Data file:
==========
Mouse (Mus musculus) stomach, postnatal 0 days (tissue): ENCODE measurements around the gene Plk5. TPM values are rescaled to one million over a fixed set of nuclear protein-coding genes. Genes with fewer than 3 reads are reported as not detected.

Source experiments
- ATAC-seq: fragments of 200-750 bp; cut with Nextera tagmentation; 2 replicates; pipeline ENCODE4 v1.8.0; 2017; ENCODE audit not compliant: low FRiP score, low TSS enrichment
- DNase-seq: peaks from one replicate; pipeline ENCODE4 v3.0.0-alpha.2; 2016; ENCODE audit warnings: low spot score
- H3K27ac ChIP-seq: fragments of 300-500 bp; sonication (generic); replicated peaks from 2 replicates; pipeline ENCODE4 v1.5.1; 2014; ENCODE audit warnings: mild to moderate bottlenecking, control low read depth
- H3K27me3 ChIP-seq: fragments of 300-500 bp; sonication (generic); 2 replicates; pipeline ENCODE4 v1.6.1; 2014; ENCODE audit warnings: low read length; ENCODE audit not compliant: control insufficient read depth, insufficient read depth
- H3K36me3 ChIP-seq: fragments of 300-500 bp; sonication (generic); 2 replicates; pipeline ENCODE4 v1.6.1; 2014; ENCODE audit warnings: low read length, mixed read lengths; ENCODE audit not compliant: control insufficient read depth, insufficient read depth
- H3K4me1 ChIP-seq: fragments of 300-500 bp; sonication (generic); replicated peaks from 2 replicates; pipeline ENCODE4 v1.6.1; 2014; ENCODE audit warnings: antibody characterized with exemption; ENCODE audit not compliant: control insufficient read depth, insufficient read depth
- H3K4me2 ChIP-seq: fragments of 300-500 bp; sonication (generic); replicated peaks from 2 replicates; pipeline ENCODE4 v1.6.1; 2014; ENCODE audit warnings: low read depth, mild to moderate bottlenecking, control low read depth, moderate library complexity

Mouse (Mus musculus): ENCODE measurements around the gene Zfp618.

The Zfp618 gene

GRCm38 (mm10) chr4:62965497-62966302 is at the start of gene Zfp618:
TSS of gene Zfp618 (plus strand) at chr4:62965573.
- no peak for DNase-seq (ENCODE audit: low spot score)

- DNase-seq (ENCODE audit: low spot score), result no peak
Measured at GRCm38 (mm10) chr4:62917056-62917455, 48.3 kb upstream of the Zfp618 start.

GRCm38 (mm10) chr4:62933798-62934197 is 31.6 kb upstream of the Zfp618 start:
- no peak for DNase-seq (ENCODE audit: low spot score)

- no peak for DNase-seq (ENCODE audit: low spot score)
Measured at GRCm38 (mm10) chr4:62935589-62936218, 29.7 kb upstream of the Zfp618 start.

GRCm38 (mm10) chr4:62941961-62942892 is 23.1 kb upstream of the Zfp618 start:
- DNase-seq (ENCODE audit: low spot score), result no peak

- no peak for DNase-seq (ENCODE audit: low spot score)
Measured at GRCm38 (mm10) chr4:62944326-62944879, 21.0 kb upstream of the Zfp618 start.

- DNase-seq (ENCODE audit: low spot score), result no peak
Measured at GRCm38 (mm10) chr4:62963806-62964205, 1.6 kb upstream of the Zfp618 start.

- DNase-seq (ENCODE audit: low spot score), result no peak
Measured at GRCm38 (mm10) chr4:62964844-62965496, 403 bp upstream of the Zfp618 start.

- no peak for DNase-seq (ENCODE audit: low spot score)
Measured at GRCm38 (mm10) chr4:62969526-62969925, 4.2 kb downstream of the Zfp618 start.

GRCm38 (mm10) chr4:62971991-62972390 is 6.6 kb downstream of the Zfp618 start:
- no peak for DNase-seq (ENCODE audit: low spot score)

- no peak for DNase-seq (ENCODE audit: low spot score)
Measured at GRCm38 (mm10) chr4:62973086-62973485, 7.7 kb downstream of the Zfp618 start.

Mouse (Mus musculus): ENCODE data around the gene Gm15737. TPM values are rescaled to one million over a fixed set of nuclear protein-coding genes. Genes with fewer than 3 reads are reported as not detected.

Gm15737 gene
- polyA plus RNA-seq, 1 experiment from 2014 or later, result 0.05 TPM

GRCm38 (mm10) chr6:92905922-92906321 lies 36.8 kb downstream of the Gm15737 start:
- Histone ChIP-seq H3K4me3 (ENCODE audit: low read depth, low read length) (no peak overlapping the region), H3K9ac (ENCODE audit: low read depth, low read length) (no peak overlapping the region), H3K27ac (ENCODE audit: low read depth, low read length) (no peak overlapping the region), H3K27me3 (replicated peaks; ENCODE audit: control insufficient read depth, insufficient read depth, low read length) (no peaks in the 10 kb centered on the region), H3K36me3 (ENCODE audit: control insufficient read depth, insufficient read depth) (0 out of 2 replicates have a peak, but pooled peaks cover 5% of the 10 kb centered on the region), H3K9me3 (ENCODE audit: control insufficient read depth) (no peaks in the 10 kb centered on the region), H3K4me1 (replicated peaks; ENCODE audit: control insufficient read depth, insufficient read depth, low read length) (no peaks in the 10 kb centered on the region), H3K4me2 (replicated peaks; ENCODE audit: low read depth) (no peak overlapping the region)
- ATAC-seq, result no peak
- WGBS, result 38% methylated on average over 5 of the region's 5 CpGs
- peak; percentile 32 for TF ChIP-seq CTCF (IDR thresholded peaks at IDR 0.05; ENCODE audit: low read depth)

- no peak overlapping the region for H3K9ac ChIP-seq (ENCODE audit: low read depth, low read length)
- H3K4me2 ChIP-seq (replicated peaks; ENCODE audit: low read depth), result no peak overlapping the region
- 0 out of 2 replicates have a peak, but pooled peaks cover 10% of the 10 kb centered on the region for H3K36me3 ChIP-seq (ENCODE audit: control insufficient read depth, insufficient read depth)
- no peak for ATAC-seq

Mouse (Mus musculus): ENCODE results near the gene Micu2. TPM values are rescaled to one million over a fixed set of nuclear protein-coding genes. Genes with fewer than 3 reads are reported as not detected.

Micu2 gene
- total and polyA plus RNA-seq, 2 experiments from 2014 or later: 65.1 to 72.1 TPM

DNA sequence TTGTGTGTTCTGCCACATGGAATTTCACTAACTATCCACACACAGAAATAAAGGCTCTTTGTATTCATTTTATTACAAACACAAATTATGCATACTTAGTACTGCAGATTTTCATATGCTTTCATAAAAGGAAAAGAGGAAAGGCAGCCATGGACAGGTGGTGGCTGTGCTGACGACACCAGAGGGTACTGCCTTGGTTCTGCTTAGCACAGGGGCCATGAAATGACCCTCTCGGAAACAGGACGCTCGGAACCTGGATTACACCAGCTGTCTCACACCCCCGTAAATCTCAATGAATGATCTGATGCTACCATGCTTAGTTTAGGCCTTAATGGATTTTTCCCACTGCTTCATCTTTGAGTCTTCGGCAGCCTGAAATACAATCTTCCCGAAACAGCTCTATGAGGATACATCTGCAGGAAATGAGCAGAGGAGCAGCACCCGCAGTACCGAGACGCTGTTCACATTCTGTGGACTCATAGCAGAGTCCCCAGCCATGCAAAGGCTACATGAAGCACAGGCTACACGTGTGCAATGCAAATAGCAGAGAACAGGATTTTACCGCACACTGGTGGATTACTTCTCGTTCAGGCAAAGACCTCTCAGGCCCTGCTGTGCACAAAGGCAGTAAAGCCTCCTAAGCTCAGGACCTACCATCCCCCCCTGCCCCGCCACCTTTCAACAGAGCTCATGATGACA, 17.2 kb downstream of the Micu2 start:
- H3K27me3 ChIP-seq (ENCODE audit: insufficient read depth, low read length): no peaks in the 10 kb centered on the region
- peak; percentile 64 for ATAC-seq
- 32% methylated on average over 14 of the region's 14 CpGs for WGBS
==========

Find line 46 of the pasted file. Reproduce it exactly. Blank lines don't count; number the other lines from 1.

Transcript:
- no peak for ATAC-seq